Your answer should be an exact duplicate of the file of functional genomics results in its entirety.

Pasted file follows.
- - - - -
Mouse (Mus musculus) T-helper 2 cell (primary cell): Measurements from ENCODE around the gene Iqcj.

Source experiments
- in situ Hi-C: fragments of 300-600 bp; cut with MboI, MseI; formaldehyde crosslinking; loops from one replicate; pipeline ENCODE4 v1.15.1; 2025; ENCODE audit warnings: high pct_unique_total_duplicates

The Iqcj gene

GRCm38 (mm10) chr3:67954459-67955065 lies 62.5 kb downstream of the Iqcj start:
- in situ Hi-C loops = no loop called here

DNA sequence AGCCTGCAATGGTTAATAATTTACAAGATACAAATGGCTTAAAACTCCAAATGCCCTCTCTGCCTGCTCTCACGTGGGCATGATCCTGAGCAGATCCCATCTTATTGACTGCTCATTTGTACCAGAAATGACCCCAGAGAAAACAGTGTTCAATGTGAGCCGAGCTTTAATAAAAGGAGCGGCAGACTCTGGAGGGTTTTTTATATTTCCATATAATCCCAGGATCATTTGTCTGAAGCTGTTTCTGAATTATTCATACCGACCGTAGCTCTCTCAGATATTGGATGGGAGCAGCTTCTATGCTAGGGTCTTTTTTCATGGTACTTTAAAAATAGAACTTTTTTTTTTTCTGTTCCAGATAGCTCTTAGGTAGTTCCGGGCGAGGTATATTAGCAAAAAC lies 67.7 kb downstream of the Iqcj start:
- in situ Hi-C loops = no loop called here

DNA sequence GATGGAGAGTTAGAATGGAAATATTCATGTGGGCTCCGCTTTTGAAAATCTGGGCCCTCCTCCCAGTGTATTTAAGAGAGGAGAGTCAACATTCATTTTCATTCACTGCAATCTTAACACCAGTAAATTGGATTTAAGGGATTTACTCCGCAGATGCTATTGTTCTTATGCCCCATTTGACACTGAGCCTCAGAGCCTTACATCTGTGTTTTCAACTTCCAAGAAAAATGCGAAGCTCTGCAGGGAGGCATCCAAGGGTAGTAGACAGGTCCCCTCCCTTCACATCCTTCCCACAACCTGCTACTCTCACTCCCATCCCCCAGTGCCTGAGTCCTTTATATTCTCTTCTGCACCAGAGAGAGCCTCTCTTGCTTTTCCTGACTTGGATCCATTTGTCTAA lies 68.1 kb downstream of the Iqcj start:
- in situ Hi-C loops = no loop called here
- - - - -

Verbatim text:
Mouse (Mus musculus) T-helper 2 cell (primary cell): Measurements from ENCODE around the gene Iqcj.

Source experiments
- in situ Hi-C: fragments of 300-600 bp; cut with MboI, MseI; formaldehyde crosslinking; loops from one replicate; pipeline ENCODE4 v1.15.1; 2025; ENCODE audit warnings: high pct_unique_total_duplicates

The Iqcj gene

GRCm38 (mm10) chr3:67954459-67955065 lies 62.5 kb downstream of the Iqcj start:
- in situ Hi-C loops = no loop called here

DNA sequence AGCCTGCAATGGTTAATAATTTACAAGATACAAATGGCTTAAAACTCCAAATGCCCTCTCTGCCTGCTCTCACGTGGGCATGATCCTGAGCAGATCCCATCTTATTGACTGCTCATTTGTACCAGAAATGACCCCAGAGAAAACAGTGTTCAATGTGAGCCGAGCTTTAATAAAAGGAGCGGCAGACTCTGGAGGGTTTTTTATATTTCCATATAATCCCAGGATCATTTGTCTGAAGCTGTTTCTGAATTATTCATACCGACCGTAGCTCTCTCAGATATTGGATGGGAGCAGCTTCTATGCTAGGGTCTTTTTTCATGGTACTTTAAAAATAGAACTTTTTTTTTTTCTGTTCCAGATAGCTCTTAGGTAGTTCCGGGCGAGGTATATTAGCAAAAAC lies 67.7 kb downstream of the Iqcj start:
- in situ Hi-C loops = no loop called here

DNA sequence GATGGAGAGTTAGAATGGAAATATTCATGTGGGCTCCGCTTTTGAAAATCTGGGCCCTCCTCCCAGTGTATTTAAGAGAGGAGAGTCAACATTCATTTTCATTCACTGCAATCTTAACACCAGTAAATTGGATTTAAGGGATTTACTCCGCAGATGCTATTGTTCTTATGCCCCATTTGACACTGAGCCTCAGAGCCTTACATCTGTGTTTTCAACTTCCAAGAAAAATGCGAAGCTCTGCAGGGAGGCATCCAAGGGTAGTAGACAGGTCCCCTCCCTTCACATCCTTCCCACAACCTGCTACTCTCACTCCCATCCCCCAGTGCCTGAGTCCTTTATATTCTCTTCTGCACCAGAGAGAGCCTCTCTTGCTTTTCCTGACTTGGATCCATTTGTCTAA lies 68.1 kb downstream of the Iqcj start:
- in situ Hi-C loops = no loop called here